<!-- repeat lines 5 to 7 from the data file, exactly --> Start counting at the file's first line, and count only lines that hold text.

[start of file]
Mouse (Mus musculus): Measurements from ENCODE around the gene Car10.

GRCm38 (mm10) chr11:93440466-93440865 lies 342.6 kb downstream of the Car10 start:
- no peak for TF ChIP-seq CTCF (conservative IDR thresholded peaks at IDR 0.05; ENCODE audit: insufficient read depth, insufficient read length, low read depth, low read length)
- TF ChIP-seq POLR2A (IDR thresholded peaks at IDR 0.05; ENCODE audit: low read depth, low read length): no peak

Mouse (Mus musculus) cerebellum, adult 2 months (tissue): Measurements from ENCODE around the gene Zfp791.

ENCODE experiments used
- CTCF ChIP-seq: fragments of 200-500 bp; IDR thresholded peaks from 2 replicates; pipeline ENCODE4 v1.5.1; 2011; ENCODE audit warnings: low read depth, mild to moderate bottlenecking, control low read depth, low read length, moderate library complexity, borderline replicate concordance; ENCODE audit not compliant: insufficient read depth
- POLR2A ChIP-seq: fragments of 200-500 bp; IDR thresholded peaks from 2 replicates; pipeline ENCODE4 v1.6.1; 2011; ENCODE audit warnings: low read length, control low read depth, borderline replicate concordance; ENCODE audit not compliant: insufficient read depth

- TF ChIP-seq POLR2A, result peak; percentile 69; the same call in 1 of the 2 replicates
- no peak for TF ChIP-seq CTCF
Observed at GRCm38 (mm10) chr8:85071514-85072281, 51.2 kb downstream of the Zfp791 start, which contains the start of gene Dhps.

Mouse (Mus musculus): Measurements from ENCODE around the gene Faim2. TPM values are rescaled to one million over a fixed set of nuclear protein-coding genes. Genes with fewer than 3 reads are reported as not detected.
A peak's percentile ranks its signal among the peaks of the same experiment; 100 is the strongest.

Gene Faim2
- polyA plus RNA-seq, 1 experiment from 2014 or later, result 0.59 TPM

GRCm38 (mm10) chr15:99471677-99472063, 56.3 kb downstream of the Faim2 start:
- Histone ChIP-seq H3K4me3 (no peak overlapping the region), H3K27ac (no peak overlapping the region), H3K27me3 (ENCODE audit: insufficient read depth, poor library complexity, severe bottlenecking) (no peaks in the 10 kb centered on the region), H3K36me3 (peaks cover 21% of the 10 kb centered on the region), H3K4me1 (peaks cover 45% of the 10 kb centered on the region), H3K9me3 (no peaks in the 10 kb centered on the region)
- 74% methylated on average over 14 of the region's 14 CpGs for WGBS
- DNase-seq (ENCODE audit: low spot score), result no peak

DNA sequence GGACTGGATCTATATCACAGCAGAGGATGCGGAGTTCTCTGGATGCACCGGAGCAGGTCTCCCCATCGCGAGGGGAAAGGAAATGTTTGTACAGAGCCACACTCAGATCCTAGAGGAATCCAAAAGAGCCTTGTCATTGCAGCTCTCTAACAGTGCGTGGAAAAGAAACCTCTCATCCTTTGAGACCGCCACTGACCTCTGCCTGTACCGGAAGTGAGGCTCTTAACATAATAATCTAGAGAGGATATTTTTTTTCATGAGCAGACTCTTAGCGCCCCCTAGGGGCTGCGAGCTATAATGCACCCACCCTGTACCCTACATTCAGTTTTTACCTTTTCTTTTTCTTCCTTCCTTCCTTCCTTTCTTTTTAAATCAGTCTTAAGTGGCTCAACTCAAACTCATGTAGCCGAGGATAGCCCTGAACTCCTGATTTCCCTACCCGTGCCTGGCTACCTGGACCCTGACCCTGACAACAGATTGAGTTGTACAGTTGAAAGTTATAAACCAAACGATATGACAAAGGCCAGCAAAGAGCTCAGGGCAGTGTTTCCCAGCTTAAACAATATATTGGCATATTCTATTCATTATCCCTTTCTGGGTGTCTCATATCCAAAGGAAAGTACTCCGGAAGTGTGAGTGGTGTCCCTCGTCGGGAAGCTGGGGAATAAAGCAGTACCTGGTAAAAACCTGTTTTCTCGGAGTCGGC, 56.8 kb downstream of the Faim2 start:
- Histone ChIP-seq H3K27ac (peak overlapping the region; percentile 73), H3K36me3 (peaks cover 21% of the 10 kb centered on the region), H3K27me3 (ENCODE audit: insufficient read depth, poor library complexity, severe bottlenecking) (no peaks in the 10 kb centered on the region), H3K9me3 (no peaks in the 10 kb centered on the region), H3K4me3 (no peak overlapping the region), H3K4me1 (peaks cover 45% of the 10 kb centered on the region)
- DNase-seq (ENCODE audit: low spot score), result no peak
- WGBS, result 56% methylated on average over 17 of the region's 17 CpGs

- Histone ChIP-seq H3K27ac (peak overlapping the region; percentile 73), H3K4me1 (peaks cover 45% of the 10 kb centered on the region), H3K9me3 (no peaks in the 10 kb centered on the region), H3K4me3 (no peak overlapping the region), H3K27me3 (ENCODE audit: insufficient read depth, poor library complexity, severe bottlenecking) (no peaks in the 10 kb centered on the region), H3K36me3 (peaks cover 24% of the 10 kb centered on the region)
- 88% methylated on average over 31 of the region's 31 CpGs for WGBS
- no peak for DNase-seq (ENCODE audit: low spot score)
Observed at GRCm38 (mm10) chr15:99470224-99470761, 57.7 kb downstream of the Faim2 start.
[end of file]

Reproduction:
Mouse (Mus musculus) cerebellum, adult 2 months (tissue): Measurements from ENCODE around the gene Zfp791.

ENCODE experiments used
- CTCF ChIP-seq: fragments of 200-500 bp; IDR thresholded peaks from 2 replicates; pipeline ENCODE4 v1.5.1; 2011; ENCODE audit warnings: low read depth, mild to moderate bottlenecking, control low read depth, low read length, moderate library complexity, borderline replicate concordance; ENCODE audit not compliant: insufficient read depth